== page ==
Meet the Boomers Trying to Scupper 2,500 Jobs in Rural Michigan

Matthew Guy
by Matthew Guy

meet the boomers trying to scupper 2 500 jobs in rural michigan

“We don’t need jobs,” said Fred Chapman, a 62-year-old toolmaker, when interviewed by Reuters about a new battery factory Ford wants to build near Marshall, Michigan. “I know what lithium is – it’s a very volatile element,” added Glenn Kowalske, a retired engineer who, according to LinkedIn, earned his degree in the 1970s.

At issue is the $3.5 billion BlueOval Battery Park Michigan, announced earlier this year as a part of Ford’s push in its EV ambitions. As a wholly owned subsidiary of the Dearborn giant, the facility has its initial production slated for 2026 with an estimated 2,500 employees out of the gate.

“I am also proud that we chose our home state of Michigan for this critical battery production hub,” said Bill Ford, Ford executive chair, citing the desire to diversify and localize the company’s battery supply chain – an issue that’s been under the microscope recently.

Not everyone in the Marshall area is happy with the plan, as evidenced by those two quotes above given to Reuters. How much of it is basic NIMBYism and how much of it is a shadowed objection to other subjects is unclear. Chapman doesn’t seem to have a large online presence but Kowalske is easy to find in media and on public sites such as LinkedIn. It is on that platform where comments tied to an account bearing his name have railed against Ford, suggesting the company “may not be around in the next decade.”

The same account has also blithered about “reverse discrimination” and “extreme support for minorities”.

Though it seems like the account is not entirely against development in nearby Battle Creek, about 20 minutes west of Marshall, showing support for “new brewery's [sic] and some more housing.” Maybe if Ford starts making a light lager, all will be forgiven.

But hey, at least whoever’s behind the account seems to admire Elon Musk.

To be sure, plans for huge factories like the one Ford is proposing are not without problems, and we’d be remiss not to point out that more than one neighborhood has been decimated in the name of so-called progress. Witness our parade of articles about the folks living near that Grand Cherokee plant who weathered terrible paint smells for some time before the problem was apparently fixed.

But to stand up in this (or any) economy and say “We don’t need jobs” is about as tone-deaf as they come – especially when espoused by a person like Chapman who spent his whole career in manufacturing. We’ll note here Reuters reports the man’s house sits across the street from Ford’s proposed site and he’s been approached about selling to developers but doesn’t want to move. Can’t blame a guy for wanting to keep his castle. Still, it’s one thing to rail against a plan but he must know that throwing those types of sound bites out there is a recipe for further quarrel.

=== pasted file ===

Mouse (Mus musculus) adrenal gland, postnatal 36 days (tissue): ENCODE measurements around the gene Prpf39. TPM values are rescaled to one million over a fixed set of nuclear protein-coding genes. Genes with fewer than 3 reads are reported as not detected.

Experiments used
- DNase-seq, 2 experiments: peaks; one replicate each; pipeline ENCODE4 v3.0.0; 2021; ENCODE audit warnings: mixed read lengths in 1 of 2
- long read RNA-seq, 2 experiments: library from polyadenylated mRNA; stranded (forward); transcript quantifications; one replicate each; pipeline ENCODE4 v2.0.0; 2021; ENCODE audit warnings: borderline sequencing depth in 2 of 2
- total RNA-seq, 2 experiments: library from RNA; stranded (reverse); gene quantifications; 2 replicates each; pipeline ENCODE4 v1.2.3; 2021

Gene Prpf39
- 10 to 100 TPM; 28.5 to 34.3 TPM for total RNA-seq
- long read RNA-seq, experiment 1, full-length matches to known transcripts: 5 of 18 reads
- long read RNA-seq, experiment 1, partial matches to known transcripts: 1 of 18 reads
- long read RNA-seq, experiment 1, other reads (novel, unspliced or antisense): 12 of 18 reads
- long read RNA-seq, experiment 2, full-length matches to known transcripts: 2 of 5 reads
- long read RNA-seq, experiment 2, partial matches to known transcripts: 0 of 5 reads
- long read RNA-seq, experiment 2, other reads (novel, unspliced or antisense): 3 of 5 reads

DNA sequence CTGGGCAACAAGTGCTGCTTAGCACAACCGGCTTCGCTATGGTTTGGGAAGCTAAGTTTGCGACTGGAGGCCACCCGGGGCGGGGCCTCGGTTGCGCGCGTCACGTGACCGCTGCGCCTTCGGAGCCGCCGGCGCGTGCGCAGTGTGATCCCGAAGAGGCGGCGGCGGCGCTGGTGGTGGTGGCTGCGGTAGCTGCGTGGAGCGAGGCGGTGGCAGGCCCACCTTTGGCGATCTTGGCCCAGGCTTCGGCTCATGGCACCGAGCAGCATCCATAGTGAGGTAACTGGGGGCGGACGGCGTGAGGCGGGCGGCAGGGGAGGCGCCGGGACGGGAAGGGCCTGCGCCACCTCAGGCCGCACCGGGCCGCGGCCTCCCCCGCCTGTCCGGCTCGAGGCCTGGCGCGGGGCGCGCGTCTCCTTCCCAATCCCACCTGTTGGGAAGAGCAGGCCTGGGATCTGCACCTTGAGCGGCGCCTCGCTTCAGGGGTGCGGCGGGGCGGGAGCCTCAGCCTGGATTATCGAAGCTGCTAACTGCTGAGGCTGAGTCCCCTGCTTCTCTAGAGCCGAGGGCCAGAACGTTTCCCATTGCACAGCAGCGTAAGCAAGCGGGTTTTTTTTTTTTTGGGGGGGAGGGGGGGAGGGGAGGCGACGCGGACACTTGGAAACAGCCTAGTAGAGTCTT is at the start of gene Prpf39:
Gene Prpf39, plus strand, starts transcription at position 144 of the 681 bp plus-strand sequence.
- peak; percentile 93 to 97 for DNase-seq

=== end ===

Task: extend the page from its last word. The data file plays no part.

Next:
Meanwhile, Marshall Mayor Jim Schwartz said “This investment in the local community will lead to an influx of new jobs to Marshall and economic development throughout the area. We are especially excited to support Ford’s conservation easement which will preserve Michigan’s natural beauty along the Kalamazoo River.” The latter is worth noting since Ford says they will reserve 245 acres at their site’s southern edge along the Kalamazoo River for the community and not permit industrial development there. Long-time readers know we are perpetually cynical at this site but at least ‘good neighbor’ overtures are being made.

This one’s worth keeping an eye on, readers. Stay tuned.

[Images: Ford, LinkedIn]

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3 of 25 comments
  • Lorenzo Lorenzo on Jul 10, 2023

    Well, a plant with 2500 workers and the nearest town has less than 7,000 population. Marshall is near the intersection of two freeways, one east-west with Kalamazoo west and Ann Arbor east, and the other north-south, with Lansing north and Indiana south.

    There's a 30 mile to 60 mile drive from the population centers to the plant, so it's not hard to see what happens. Land in Marshall is built out, farmland is bought up and developed, and people move in, turning a quiet small town into a city dependent on one plant.

    What happens when the plant shuts down? Have you ever seen an urban area turned back into farmland? It doesn't happen - the city slowly dies. The small town atmosphere and rural surroundings are gone, with boarded up buildings everywhere. There are hundreds of examples all over the country.

    Why Marshall? The land is cheaper than the cities that have the workers and the infrastructure, and the locals can be steamrolled there, compared to the negotiation with mayors and councils and expense of building in/near the cities.

    Of COURSE the boomers are objecting. They've lived long enough to have seen it all unfold elsewhere, and picked Marshall as the out of the way retirement place to get away from the grit and grime of factory cities.

  • Bryan Karlan Bryan Karlan on Jul 11, 2023

    Yes it does Lou_BC. I can vent about liberals and liberals can vent about conservatives, when in a free speech environment, but isn’t it interesting that censorship, sorry “protecting us from misinformation” always shuts down the conservative viewpoint. I’m all for you being able to have your say as long as I’m allowed to have mine. What I’m sick of is the idiocy of the liberal viewpoint that has increasingly become, frankly, insane. Will you allow me to say that or will that be considered “misinformation”?

    • Sgeffe Sgeffe on Jul 12, 2023

      This is most certainly true, unfortunately.

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